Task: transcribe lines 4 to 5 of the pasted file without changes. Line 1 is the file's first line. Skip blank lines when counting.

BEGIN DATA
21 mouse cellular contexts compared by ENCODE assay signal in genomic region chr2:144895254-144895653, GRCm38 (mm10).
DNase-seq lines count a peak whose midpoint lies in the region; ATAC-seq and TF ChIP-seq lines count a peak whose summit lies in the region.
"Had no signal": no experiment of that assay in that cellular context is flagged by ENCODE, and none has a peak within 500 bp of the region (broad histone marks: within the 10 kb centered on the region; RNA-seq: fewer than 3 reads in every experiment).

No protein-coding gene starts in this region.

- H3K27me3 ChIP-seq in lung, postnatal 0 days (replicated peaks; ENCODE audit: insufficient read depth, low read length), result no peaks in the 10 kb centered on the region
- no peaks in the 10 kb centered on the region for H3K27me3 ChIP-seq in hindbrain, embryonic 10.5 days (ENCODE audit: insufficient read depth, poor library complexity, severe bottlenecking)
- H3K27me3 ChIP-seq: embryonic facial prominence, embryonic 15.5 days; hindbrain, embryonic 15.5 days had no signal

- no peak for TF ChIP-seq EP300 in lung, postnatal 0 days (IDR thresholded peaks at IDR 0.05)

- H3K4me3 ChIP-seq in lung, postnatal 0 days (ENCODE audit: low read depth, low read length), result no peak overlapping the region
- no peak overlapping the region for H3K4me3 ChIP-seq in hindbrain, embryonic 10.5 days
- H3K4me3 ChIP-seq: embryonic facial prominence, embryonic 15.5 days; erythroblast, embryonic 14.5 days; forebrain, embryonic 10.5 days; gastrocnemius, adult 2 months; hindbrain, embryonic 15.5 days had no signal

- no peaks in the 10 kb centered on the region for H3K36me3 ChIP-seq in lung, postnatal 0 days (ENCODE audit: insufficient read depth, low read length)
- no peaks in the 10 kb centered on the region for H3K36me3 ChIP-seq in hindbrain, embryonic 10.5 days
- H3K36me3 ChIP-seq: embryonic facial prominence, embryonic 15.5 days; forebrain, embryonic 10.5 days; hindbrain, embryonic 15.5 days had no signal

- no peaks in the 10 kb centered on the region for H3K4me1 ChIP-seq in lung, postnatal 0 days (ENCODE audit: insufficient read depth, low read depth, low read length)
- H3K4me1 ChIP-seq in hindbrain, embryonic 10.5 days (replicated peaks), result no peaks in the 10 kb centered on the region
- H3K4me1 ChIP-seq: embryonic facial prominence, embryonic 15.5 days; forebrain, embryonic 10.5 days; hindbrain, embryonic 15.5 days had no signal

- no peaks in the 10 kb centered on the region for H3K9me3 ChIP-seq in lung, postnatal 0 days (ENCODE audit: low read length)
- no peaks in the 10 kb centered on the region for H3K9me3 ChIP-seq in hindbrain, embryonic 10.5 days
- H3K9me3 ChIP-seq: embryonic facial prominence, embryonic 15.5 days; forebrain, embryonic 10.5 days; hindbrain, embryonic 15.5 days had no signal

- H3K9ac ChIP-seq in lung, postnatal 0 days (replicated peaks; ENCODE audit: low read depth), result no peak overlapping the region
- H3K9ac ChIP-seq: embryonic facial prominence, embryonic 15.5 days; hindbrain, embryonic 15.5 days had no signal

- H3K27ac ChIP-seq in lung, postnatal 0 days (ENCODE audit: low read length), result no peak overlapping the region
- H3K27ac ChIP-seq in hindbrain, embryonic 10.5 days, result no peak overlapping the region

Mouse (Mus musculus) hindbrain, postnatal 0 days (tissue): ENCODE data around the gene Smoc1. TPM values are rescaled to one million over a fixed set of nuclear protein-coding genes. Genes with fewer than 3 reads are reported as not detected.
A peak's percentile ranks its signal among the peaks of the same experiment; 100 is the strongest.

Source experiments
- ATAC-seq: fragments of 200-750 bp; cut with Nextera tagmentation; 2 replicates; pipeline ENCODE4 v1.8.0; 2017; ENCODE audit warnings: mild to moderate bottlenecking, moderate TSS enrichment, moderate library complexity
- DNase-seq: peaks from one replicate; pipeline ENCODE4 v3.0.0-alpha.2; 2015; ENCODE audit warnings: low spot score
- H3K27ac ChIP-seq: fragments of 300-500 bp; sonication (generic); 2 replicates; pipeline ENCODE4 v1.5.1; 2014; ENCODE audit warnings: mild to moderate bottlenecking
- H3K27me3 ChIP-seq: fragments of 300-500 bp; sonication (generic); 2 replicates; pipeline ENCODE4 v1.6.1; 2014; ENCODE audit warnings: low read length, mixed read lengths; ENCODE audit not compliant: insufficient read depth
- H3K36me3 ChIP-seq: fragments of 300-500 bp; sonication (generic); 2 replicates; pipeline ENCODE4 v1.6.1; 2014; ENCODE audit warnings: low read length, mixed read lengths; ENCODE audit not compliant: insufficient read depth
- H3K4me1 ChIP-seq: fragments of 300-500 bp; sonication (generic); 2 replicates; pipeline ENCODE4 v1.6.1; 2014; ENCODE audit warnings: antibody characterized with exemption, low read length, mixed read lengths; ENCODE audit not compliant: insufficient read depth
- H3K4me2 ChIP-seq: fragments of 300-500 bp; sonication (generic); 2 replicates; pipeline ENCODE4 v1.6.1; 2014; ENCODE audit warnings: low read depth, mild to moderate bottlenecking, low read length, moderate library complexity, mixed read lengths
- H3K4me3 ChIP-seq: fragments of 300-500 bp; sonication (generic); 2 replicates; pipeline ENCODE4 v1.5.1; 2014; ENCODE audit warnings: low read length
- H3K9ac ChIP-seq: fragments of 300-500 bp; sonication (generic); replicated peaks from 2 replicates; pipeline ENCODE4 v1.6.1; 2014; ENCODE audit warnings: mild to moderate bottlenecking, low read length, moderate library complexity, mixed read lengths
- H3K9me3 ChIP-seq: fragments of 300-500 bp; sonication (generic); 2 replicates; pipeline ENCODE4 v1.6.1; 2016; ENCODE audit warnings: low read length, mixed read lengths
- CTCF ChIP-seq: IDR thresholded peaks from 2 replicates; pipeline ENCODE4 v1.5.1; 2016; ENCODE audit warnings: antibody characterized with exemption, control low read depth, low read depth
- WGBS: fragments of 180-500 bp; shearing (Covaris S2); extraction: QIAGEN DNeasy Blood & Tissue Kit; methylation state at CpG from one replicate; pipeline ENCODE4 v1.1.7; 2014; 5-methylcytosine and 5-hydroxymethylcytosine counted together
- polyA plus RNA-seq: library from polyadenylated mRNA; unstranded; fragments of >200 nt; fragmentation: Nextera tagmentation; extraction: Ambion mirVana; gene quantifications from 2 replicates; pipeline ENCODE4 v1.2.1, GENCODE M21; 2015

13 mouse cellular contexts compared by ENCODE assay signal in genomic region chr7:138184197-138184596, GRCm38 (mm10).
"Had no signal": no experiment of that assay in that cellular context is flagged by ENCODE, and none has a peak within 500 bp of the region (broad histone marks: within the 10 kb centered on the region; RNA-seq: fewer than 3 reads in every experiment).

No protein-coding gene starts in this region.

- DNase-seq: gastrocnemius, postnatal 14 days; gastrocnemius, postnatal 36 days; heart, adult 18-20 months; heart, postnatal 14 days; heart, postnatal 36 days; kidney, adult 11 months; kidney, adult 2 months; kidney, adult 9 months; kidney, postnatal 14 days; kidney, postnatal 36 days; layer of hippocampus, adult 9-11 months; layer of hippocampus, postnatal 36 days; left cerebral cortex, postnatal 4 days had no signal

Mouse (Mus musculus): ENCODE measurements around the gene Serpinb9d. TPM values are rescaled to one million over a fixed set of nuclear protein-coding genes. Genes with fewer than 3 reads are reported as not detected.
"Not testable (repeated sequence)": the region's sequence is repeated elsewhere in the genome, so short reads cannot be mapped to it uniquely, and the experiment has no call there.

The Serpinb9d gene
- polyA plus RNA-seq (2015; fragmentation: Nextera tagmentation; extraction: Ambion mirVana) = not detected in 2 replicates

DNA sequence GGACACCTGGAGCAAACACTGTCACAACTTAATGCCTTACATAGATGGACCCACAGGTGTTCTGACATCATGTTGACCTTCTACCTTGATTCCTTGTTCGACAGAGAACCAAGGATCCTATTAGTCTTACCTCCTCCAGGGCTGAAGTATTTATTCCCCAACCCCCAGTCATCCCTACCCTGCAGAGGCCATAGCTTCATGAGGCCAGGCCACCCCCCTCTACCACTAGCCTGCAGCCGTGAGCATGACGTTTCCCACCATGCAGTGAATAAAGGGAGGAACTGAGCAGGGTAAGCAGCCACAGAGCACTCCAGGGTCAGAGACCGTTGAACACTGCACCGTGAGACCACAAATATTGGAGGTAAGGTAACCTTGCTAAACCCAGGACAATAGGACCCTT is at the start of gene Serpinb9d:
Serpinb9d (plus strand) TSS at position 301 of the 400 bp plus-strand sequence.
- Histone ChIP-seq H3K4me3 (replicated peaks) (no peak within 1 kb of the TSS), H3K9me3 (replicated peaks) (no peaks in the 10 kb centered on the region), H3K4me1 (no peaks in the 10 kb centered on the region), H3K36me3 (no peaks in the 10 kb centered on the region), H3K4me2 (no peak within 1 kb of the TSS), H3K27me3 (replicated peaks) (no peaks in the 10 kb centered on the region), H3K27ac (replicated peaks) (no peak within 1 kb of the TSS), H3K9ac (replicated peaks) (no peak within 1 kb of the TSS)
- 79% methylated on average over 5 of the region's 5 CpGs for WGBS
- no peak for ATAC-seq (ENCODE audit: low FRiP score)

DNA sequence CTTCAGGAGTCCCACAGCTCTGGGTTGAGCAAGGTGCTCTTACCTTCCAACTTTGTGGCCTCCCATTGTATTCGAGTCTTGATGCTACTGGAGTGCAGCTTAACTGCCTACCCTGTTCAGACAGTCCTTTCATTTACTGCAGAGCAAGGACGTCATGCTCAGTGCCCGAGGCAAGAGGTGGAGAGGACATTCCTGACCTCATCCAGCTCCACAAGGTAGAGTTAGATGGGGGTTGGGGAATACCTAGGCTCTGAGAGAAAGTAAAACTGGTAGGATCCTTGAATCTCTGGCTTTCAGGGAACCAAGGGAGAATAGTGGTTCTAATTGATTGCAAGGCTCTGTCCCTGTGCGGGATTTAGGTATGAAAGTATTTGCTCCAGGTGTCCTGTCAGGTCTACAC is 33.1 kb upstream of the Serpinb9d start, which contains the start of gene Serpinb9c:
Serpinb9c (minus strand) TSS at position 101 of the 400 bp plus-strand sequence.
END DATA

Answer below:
No protein-coding gene starts in this region.

- H3K27me3 ChIP-seq in lung, postnatal 0 days (replicated peaks; ENCODE audit: insufficient read depth, low read length), result no peaks in the 10 kb centered on the region